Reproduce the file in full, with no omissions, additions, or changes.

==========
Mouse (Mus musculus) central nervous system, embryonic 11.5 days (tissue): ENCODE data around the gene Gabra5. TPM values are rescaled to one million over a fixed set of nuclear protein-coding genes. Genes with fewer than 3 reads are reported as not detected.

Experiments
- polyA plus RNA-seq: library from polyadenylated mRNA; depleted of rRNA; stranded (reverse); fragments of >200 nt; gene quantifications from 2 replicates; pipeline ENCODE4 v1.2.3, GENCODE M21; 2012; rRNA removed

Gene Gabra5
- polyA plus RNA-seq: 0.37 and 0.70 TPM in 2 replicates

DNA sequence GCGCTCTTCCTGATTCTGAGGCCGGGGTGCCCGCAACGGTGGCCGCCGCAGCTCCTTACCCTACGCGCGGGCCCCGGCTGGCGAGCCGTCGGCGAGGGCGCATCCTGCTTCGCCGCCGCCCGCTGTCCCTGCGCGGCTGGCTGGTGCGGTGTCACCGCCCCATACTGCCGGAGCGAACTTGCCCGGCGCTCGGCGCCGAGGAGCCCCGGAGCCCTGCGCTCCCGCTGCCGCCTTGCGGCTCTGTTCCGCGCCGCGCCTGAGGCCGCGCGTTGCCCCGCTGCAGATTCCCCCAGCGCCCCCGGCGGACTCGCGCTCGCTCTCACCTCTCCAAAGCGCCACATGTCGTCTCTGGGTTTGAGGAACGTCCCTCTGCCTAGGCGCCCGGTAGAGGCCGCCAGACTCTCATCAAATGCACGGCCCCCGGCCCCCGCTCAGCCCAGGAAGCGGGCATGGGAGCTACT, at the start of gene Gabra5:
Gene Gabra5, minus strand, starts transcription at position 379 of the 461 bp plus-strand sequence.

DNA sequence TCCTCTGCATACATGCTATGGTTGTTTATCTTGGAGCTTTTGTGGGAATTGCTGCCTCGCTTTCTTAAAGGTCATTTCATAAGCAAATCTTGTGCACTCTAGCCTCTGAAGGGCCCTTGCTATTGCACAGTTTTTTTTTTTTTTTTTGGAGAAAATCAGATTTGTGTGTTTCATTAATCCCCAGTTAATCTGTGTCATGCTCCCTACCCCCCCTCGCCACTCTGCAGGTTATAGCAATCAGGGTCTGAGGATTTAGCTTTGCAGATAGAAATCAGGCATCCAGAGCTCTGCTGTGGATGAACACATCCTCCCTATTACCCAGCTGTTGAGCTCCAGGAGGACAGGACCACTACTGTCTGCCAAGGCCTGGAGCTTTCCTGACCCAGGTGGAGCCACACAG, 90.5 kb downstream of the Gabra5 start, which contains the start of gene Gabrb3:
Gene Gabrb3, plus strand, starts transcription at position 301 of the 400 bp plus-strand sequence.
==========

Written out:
Mouse (Mus musculus) central nervous system, embryonic 11.5 days (tissue): ENCODE data around the gene Gabra5. TPM values are rescaled to one million over a fixed set of nuclear protein-coding genes. Genes with fewer than 3 reads are reported as not detected.

Experiments
- polyA plus RNA-seq: library from polyadenylated mRNA; depleted of rRNA; stranded (reverse); fragments of >200 nt; gene quantifications from 2 replicates; pipeline ENCODE4 v1.2.3, GENCODE M21; 2012; rRNA removed

Gene Gabra5
- polyA plus RNA-seq: 0.37 and 0.70 TPM in 2 replicates

DNA sequence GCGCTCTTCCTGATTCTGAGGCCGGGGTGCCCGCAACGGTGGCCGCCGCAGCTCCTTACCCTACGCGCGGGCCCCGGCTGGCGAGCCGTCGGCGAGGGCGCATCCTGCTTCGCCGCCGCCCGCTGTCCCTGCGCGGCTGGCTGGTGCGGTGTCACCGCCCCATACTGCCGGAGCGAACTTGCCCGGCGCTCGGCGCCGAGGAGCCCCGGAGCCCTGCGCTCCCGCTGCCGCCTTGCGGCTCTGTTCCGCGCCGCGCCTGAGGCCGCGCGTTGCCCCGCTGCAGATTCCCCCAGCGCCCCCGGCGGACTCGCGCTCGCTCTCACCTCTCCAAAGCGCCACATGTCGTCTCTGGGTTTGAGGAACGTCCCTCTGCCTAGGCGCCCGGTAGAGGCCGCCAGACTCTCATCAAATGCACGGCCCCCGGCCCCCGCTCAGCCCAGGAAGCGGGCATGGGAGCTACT, at the start of gene Gabra5:
Gene Gabra5, minus strand, starts transcription at position 379 of the 461 bp plus-strand sequence.

DNA sequence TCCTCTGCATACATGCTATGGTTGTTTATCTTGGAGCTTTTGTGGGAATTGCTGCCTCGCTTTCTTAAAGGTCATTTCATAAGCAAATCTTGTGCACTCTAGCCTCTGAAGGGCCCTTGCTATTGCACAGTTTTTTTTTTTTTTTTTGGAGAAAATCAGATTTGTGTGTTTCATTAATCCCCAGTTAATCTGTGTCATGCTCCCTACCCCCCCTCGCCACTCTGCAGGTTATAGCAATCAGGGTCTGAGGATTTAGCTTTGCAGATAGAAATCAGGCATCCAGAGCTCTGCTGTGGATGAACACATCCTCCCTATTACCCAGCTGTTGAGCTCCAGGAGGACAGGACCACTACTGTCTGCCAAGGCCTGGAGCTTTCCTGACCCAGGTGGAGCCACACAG, 90.5 kb downstream of the Gabra5 start, which contains the start of gene Gabrb3:
Gene Gabrb3, plus strand, starts transcription at position 301 of the 400 bp plus-strand sequence.